Given the real-world value of RuneScape's in-game currency, naturally, players with particularly large amounts of runescape mobile gold coins jealously guard their hordes against theft. They use tools like authenticators, security questions, and in-game bank pins to protect their accounts.

In what RuneScape development studio Jagex calls a "gross misuse of moderator privileges," an employee named Jed Sanderson allegedly swiped "wealth and items" worth roughly 100 billion in-game coins from players, which equates to around $100,000 if sold on third-party websites.

As an off-and-on RuneScape player of almost 15 years myself, I'm pleased to see that Jagex handled the situation so well. They could have very easily refused to restore players' lost gold and items, as MMO developers often do.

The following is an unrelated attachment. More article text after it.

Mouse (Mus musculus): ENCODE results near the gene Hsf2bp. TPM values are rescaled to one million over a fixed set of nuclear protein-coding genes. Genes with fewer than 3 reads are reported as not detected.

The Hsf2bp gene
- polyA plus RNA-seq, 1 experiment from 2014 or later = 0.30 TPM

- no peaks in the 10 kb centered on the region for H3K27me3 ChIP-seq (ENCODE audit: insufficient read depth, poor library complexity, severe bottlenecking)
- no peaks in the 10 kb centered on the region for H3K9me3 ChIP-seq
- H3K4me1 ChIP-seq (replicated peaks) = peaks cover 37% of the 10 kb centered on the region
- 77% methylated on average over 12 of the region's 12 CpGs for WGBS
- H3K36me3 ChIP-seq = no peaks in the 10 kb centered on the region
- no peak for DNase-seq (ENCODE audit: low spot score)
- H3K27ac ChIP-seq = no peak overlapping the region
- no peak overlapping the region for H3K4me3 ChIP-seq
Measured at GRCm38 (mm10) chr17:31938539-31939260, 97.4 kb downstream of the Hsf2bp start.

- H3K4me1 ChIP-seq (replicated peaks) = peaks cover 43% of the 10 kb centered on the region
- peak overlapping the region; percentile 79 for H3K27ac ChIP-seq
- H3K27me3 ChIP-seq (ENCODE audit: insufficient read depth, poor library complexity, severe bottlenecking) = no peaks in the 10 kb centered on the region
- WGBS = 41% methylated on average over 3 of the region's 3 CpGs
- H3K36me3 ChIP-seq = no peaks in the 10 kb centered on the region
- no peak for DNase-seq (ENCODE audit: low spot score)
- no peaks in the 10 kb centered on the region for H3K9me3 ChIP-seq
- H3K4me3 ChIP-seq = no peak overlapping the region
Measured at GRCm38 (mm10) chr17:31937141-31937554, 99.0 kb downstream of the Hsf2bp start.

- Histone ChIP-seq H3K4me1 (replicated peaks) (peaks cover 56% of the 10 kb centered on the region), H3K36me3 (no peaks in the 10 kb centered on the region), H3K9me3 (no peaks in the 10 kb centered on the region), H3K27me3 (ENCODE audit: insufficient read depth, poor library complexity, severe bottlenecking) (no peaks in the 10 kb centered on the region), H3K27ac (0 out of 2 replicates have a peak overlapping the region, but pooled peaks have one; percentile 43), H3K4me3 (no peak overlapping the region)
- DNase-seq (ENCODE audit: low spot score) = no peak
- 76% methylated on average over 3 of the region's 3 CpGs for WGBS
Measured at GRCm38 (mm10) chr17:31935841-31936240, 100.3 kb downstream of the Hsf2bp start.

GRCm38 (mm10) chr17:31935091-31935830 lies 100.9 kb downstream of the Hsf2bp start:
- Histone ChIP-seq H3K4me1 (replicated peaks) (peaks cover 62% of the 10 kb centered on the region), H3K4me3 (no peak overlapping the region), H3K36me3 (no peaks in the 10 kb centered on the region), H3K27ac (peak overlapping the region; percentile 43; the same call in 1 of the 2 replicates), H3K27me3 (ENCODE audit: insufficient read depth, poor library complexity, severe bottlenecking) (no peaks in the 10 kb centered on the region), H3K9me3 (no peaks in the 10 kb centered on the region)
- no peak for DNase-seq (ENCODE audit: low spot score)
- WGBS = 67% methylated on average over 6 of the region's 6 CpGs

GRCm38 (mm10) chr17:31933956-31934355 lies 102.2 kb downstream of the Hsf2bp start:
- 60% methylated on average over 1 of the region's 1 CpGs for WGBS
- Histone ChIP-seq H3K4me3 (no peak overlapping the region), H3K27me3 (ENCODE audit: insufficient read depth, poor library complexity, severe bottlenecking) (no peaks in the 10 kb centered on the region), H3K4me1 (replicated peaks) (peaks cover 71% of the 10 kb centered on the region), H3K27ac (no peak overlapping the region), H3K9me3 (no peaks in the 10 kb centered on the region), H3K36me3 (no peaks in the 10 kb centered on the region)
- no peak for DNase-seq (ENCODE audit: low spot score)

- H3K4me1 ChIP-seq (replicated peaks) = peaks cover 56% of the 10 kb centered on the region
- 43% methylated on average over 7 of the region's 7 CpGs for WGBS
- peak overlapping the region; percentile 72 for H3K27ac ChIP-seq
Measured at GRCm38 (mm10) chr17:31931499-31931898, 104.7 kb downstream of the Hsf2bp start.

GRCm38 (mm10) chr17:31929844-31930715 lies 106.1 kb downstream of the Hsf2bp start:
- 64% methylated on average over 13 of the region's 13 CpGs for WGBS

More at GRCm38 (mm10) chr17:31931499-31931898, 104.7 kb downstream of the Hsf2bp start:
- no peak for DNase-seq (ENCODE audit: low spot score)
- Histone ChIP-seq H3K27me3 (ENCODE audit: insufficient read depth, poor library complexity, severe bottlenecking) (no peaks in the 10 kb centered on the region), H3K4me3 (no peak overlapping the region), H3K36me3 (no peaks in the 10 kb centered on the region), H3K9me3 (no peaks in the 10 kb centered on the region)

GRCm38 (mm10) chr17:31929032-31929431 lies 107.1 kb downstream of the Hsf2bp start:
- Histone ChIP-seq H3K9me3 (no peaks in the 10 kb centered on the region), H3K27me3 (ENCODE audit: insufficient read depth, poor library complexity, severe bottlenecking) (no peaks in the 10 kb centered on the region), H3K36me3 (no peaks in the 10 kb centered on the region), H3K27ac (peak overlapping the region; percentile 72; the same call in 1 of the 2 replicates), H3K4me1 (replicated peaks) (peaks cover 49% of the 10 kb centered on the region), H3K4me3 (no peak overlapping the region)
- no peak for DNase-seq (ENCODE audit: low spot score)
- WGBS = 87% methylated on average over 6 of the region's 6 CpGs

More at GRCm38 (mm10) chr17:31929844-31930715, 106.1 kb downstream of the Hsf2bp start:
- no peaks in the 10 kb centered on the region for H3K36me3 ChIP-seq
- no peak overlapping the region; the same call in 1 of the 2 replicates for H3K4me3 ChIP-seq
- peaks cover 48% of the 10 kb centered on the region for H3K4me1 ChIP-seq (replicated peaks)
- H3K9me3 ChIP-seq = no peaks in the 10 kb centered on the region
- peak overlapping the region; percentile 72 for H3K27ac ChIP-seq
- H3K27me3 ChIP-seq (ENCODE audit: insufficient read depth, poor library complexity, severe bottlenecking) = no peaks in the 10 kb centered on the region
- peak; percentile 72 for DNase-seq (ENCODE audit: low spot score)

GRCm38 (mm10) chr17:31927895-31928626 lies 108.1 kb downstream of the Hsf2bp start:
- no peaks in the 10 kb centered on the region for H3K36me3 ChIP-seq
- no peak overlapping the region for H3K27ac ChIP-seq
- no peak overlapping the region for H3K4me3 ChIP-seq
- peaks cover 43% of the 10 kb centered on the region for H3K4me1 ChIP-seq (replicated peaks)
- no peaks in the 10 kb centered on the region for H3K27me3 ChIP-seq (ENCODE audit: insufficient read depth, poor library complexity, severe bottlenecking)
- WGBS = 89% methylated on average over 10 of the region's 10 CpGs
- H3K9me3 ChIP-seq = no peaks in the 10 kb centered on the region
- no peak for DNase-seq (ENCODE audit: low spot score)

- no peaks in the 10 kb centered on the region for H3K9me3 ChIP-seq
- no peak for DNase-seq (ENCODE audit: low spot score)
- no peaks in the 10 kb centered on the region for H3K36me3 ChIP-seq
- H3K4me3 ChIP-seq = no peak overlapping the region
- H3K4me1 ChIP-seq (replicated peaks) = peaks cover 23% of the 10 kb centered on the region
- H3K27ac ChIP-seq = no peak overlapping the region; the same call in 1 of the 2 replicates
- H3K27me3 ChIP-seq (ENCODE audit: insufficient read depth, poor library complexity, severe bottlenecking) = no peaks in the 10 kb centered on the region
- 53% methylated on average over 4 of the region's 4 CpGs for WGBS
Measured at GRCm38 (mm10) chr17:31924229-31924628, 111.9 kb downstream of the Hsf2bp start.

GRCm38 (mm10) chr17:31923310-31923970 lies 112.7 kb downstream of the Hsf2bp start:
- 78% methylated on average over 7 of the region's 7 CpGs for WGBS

Although RuneScape has been around for well over a decade, the game is far from dead. Much like WoW, frequent content updates keep the player base hooked, and new players seem to join at a fairly regular pace.

As is the case with most popular MMOs, RuneScape also has an active third-party gold-selling community. Players will pay thousands of dollars for high-level accounts, in-game gold across Old School RuneScape (OSRS) or "RuneScape 3," and even power leveling services. For reference, 1 billion in-game coins are the equivalent of about $1,000 in real life.

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